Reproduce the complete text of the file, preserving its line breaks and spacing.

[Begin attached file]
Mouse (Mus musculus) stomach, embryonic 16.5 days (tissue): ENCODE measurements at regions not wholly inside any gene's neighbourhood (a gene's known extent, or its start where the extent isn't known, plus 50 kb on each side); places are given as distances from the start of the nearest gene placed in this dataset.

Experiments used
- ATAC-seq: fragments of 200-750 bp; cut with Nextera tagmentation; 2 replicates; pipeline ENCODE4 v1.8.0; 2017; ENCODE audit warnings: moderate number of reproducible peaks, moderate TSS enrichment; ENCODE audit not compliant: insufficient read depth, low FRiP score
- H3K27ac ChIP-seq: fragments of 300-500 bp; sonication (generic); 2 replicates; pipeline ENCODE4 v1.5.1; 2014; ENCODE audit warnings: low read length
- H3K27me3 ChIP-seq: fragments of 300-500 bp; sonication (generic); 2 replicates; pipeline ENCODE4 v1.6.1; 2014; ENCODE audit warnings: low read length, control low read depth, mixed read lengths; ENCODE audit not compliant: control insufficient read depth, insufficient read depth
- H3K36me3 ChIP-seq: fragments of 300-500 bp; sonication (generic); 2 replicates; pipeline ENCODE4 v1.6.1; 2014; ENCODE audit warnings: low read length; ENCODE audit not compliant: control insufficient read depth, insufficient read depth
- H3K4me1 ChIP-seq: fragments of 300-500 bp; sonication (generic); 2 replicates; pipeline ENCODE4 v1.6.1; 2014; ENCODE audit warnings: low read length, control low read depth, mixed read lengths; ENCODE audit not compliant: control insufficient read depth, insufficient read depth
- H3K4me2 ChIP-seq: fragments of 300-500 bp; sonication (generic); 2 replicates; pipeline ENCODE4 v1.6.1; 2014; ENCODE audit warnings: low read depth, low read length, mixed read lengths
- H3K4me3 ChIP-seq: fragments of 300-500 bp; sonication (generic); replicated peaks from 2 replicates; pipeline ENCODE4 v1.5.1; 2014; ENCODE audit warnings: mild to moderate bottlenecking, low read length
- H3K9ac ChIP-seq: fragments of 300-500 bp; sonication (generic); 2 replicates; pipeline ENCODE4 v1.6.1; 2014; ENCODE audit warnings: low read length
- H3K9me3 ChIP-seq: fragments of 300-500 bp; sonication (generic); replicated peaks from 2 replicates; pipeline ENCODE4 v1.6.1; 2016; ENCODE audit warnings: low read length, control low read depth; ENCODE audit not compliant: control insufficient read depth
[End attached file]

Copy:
Mouse (Mus musculus) stomach, embryonic 16.5 days (tissue): ENCODE measurements at regions not wholly inside any gene's neighbourhood (a gene's known extent, or its start where the extent isn't known, plus 50 kb on each side); places are given as distances from the start of the nearest gene placed in this dataset.

Experiments used
- ATAC-seq: fragments of 200-750 bp; cut with Nextera tagmentation; 2 replicates; pipeline ENCODE4 v1.8.0; 2017; ENCODE audit warnings: moderate number of reproducible peaks, moderate TSS enrichment; ENCODE audit not compliant: insufficient read depth, low FRiP score
- H3K27ac ChIP-seq: fragments of 300-500 bp; sonication (generic); 2 replicates; pipeline ENCODE4 v1.5.1; 2014; ENCODE audit warnings: low read length
- H3K27me3 ChIP-seq: fragments of 300-500 bp; sonication (generic); 2 replicates; pipeline ENCODE4 v1.6.1; 2014; ENCODE audit warnings: low read length, control low read depth, mixed read lengths; ENCODE audit not compliant: control insufficient read depth, insufficient read depth
- H3K36me3 ChIP-seq: fragments of 300-500 bp; sonication (generic); 2 replicates; pipeline ENCODE4 v1.6.1; 2014; ENCODE audit warnings: low read length; ENCODE audit not compliant: control insufficient read depth, insufficient read depth
- H3K4me1 ChIP-seq: fragments of 300-500 bp; sonication (generic); 2 replicates; pipeline ENCODE4 v1.6.1; 2014; ENCODE audit warnings: low read length, control low read depth, mixed read lengths; ENCODE audit not compliant: control insufficient read depth, insufficient read depth
- H3K4me2 ChIP-seq: fragments of 300-500 bp; sonication (generic); 2 replicates; pipeline ENCODE4 v1.6.1; 2014; ENCODE audit warnings: low read depth, low read length, mixed read lengths
- H3K4me3 ChIP-seq: fragments of 300-500 bp; sonication (generic); replicated peaks from 2 replicates; pipeline ENCODE4 v1.5.1; 2014; ENCODE audit warnings: mild to moderate bottlenecking, low read length
- H3K9ac ChIP-seq: fragments of 300-500 bp; sonication (generic); 2 replicates; pipeline ENCODE4 v1.6.1; 2014; ENCODE audit warnings: low read length
- H3K9me3 ChIP-seq: fragments of 300-500 bp; sonication (generic); replicated peaks from 2 replicates; pipeline ENCODE4 v1.6.1; 2016; ENCODE audit warnings: low read length, control low read depth; ENCODE audit not compliant: control insufficient read depth